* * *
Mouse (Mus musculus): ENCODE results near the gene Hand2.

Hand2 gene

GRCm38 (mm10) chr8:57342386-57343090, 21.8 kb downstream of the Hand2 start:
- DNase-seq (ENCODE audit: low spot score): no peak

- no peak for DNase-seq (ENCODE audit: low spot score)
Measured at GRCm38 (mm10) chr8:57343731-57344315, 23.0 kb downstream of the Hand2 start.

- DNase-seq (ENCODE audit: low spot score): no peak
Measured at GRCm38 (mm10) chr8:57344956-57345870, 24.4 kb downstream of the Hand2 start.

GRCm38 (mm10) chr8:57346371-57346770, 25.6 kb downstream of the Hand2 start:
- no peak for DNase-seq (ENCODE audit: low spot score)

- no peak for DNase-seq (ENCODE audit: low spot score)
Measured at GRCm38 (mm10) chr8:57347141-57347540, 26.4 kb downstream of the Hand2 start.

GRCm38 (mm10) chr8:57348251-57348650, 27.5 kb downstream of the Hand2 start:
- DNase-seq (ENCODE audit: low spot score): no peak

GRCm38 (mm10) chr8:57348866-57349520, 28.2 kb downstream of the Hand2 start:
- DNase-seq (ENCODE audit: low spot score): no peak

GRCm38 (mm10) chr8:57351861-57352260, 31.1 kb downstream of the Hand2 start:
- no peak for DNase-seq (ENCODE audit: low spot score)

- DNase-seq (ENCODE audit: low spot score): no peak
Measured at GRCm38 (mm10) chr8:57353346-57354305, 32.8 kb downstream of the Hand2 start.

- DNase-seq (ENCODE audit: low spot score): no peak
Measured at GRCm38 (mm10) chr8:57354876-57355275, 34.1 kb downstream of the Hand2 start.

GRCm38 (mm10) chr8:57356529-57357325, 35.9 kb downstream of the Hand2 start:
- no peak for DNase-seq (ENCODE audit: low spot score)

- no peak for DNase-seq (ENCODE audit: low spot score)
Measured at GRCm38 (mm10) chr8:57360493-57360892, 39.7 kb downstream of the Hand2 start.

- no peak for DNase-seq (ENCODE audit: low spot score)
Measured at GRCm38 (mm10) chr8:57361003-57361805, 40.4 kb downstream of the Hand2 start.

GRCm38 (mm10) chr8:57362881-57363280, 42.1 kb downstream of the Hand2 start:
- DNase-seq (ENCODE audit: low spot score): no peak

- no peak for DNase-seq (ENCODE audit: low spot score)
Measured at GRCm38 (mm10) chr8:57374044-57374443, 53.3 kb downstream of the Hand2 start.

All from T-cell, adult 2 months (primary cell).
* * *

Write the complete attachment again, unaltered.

Mouse (Mus musculus): ENCODE results near the gene Hand2.

Hand2 gene

GRCm38 (mm10) chr8:57342386-57343090, 21.8 kb downstream of the Hand2 start:
- DNase-seq (ENCODE audit: low spot score): no peak

- no peak for DNase-seq (ENCODE audit: low spot score)
Measured at GRCm38 (mm10) chr8:57343731-57344315, 23.0 kb downstream of the Hand2 start.

- DNase-seq (ENCODE audit: low spot score): no peak
Measured at GRCm38 (mm10) chr8:57344956-57345870, 24.4 kb downstream of the Hand2 start.

GRCm38 (mm10) chr8:57346371-57346770, 25.6 kb downstream of the Hand2 start:
- no peak for DNase-seq (ENCODE audit: low spot score)

- no peak for DNase-seq (ENCODE audit: low spot score)
Measured at GRCm38 (mm10) chr8:57347141-57347540, 26.4 kb downstream of the Hand2 start.

GRCm38 (mm10) chr8:57348251-57348650, 27.5 kb downstream of the Hand2 start:
- DNase-seq (ENCODE audit: low spot score): no peak

GRCm38 (mm10) chr8:57348866-57349520, 28.2 kb downstream of the Hand2 start:
- DNase-seq (ENCODE audit: low spot score): no peak

GRCm38 (mm10) chr8:57351861-57352260, 31.1 kb downstream of the Hand2 start:
- no peak for DNase-seq (ENCODE audit: low spot score)

- DNase-seq (ENCODE audit: low spot score): no peak
Measured at GRCm38 (mm10) chr8:57353346-57354305, 32.8 kb downstream of the Hand2 start.

- DNase-seq (ENCODE audit: low spot score): no peak
Measured at GRCm38 (mm10) chr8:57354876-57355275, 34.1 kb downstream of the Hand2 start.

GRCm38 (mm10) chr8:57356529-57357325, 35.9 kb downstream of the Hand2 start:
- no peak for DNase-seq (ENCODE audit: low spot score)

- no peak for DNase-seq (ENCODE audit: low spot score)
Measured at GRCm38 (mm10) chr8:57360493-57360892, 39.7 kb downstream of the Hand2 start.

- no peak for DNase-seq (ENCODE audit: low spot score)
Measured at GRCm38 (mm10) chr8:57361003-57361805, 40.4 kb downstream of the Hand2 start.

GRCm38 (mm10) chr8:57362881-57363280, 42.1 kb downstream of the Hand2 start:
- DNase-seq (ENCODE audit: low spot score): no peak

- no peak for DNase-seq (ENCODE audit: low spot score)
Measured at GRCm38 (mm10) chr8:57374044-57374443, 53.3 kb downstream of the Hand2 start.

All from T-cell, adult 2 months (primary cell).